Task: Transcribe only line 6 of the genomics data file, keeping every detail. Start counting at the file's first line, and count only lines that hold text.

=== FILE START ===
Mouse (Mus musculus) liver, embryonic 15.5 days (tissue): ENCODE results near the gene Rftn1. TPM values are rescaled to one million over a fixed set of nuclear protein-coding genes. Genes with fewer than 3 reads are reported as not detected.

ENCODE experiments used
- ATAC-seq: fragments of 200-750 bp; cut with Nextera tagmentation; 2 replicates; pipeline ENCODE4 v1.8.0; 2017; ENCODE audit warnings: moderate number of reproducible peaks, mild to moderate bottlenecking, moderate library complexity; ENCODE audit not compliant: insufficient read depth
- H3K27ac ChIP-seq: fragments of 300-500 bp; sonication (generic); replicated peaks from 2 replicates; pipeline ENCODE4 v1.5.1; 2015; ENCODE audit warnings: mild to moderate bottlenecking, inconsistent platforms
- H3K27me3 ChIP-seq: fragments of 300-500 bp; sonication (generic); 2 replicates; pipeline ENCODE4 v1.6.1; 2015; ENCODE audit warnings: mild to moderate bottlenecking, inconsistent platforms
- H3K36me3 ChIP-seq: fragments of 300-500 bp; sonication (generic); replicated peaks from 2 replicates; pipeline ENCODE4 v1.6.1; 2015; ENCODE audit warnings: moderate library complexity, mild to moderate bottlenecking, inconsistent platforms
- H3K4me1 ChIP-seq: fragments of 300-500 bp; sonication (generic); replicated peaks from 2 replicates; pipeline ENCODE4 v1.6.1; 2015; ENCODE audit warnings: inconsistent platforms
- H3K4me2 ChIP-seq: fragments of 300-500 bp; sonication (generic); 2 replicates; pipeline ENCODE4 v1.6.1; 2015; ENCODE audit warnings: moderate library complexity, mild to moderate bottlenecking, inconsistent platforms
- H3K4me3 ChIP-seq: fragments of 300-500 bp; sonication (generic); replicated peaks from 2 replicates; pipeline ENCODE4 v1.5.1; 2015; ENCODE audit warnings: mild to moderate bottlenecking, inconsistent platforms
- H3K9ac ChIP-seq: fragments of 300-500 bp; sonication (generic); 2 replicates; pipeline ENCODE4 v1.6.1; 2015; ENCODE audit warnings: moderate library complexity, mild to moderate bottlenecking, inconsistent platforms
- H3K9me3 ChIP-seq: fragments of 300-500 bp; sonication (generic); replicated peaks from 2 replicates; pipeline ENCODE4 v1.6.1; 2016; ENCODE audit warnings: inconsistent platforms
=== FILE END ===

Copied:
- H3K36me3 ChIP-seq: fragments of 300-500 bp; sonication (generic); replicated peaks from 2 replicates; pipeline ENCODE4 v1.6.1; 2015; ENCODE audit warnings: moderate library complexity, mild to moderate bottlenecking, inconsistent platforms